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In the mid-19th century, pioneers made their way west along the Oregon Trail to a perilous portion of the path down the Columbia River. Searching for a less dangerous route, Sam Barlow forged the Barlow Trail, and tolls were collected to help build and maintain that trail. Past the final tollgate, there was a wide spot along the trail where pioneers could rest before embarking on the last leg of their journey west into the Willamette Valley. This land eventually became known as Rhododendron, Oregon. In 1905, Henry Rowe, former Portland mayor, built an inn there, and in 1920, the US Postal Service established the Rhododendron Post Office, named for the beautiful native rhododendrons that blossomed in the area. Throughout the 20th century, the town of Rhododendron flourished. It grew to be a recreational vacation destination for nearby Portlanders, and businesses developed as summer homesites were established. Today, Rhododendron is home to over 1,000 permanent residents.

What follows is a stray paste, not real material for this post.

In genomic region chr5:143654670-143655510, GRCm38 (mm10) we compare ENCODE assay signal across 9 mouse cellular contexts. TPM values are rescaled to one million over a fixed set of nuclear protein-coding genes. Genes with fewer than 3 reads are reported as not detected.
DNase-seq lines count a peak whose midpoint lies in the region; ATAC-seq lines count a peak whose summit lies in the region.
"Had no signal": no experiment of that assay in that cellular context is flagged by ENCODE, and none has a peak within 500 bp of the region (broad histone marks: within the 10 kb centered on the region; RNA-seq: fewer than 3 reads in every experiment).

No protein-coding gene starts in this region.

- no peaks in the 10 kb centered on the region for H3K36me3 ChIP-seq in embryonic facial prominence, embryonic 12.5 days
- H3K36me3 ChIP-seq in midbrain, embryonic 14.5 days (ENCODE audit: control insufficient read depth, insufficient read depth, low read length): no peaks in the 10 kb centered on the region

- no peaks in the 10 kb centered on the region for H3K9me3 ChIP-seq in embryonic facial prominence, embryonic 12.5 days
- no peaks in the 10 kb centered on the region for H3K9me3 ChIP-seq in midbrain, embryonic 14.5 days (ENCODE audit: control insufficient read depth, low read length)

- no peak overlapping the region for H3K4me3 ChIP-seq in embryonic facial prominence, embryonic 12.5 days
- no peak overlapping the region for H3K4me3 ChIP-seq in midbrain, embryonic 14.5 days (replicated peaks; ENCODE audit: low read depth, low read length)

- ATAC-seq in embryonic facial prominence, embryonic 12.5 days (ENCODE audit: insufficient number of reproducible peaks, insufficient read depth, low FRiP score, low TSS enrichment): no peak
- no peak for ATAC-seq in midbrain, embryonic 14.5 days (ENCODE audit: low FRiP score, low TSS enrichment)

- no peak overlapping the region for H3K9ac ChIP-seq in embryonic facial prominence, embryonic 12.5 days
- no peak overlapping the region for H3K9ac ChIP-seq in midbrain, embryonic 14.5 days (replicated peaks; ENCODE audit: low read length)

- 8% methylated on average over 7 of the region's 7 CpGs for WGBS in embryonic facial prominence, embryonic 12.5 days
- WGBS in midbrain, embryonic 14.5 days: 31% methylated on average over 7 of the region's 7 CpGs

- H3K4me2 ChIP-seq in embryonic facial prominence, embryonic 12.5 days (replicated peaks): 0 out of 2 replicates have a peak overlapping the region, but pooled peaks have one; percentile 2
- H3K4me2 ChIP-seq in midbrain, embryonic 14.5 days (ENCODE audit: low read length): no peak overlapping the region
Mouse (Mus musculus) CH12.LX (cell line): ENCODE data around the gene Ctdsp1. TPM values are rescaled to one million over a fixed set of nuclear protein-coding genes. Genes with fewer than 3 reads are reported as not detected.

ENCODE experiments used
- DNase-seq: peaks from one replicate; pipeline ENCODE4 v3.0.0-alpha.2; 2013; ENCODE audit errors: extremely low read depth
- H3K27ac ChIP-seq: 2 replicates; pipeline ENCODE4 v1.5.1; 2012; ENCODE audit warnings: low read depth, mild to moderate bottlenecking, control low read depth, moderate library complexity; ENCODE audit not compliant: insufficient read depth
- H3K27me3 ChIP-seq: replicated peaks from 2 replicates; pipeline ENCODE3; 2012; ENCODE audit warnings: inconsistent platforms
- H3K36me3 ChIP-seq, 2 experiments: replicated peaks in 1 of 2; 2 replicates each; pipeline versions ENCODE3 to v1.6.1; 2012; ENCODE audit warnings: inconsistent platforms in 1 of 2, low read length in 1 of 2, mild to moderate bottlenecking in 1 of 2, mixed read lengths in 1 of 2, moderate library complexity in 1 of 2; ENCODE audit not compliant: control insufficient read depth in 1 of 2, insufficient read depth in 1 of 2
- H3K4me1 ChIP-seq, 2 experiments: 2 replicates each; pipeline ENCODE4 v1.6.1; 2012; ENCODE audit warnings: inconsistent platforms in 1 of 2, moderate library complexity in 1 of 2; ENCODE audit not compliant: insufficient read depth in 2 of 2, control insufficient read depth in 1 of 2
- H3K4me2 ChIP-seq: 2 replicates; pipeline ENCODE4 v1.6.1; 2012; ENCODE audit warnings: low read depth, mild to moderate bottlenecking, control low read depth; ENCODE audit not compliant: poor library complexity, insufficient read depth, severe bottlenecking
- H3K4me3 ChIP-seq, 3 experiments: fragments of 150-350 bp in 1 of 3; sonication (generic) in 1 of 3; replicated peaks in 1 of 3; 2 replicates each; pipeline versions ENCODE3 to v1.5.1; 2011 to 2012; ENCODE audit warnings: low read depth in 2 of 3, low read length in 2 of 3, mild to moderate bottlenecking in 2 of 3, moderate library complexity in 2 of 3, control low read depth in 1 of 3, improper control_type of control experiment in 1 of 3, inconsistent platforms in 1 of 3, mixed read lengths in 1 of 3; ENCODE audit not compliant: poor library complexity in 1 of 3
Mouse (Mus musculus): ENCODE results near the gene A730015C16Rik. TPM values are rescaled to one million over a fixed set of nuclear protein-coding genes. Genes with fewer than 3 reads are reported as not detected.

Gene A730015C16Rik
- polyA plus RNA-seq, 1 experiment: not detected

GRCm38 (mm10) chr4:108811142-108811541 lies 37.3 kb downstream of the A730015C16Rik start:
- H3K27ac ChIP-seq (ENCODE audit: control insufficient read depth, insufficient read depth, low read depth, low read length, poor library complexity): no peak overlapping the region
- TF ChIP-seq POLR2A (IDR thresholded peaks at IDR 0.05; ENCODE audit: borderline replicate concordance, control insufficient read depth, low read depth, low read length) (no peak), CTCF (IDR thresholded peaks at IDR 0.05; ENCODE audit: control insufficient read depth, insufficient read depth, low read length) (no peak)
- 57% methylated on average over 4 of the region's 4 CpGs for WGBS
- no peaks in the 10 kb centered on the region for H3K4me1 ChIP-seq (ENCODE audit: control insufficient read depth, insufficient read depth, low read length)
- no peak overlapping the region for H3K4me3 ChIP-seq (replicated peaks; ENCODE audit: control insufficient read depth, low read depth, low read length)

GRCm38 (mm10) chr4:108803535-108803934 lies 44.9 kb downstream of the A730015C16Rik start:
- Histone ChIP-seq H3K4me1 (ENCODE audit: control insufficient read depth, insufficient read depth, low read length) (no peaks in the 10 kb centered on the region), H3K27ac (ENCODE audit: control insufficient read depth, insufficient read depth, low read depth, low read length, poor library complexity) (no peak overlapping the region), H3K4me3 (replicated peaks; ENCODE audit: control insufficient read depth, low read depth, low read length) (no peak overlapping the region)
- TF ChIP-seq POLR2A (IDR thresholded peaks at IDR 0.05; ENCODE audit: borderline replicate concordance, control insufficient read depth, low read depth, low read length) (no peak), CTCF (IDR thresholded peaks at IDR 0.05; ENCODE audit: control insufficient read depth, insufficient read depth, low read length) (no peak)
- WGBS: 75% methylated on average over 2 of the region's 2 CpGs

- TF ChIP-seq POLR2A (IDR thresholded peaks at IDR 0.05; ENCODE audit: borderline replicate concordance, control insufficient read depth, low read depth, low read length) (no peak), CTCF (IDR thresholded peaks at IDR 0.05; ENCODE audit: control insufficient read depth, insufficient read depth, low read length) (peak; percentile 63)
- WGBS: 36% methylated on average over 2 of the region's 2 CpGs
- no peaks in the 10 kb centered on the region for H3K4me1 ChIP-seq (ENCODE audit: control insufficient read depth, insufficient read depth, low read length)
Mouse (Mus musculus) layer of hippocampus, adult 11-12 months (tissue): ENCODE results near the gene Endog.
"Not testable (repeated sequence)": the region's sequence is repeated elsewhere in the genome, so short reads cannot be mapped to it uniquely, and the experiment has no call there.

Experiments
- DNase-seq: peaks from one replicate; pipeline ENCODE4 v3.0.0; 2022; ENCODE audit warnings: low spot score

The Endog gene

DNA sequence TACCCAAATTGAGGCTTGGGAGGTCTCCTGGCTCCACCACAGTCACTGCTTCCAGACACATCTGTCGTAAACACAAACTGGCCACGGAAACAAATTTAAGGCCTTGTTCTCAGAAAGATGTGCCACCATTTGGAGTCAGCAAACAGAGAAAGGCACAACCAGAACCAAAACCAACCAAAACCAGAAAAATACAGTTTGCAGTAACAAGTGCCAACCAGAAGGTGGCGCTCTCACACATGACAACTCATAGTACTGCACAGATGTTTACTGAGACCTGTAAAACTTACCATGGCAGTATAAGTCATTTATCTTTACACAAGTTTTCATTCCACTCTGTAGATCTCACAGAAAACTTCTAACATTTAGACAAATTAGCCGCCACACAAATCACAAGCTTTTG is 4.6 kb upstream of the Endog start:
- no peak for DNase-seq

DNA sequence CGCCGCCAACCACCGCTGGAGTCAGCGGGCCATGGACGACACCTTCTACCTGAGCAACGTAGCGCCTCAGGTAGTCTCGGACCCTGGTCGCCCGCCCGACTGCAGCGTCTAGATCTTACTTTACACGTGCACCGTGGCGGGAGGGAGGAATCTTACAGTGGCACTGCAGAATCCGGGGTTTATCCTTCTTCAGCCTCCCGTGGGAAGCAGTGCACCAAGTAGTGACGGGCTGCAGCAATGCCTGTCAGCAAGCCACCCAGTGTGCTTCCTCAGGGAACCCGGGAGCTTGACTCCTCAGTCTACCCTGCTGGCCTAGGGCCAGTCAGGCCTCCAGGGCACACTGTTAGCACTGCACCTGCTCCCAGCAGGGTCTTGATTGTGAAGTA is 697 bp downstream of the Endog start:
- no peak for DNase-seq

ISBN: 9781467106832
Format: Paperback
Publisher: Arcadia Publishing
State: Oregon
Series: Images of America
Images: 195
Pages: 128
Dimensions: 6.5 (w) x 9.25 (h)
As third-generation native Oregonians, Steve and Judi Graeper often spend time at their cabin in Rhododendron. Built by the Steiners in 1932, it is one of the area’s original summer cabins and has been in the Graeper family since 1942. The Graepers are members of the Rhododendron Community Planning Organization (CPO) and the Mount Hood Cultural Center and Museum. Many of the images in this book have been obtained from either the museum or from local residents through the CPO.
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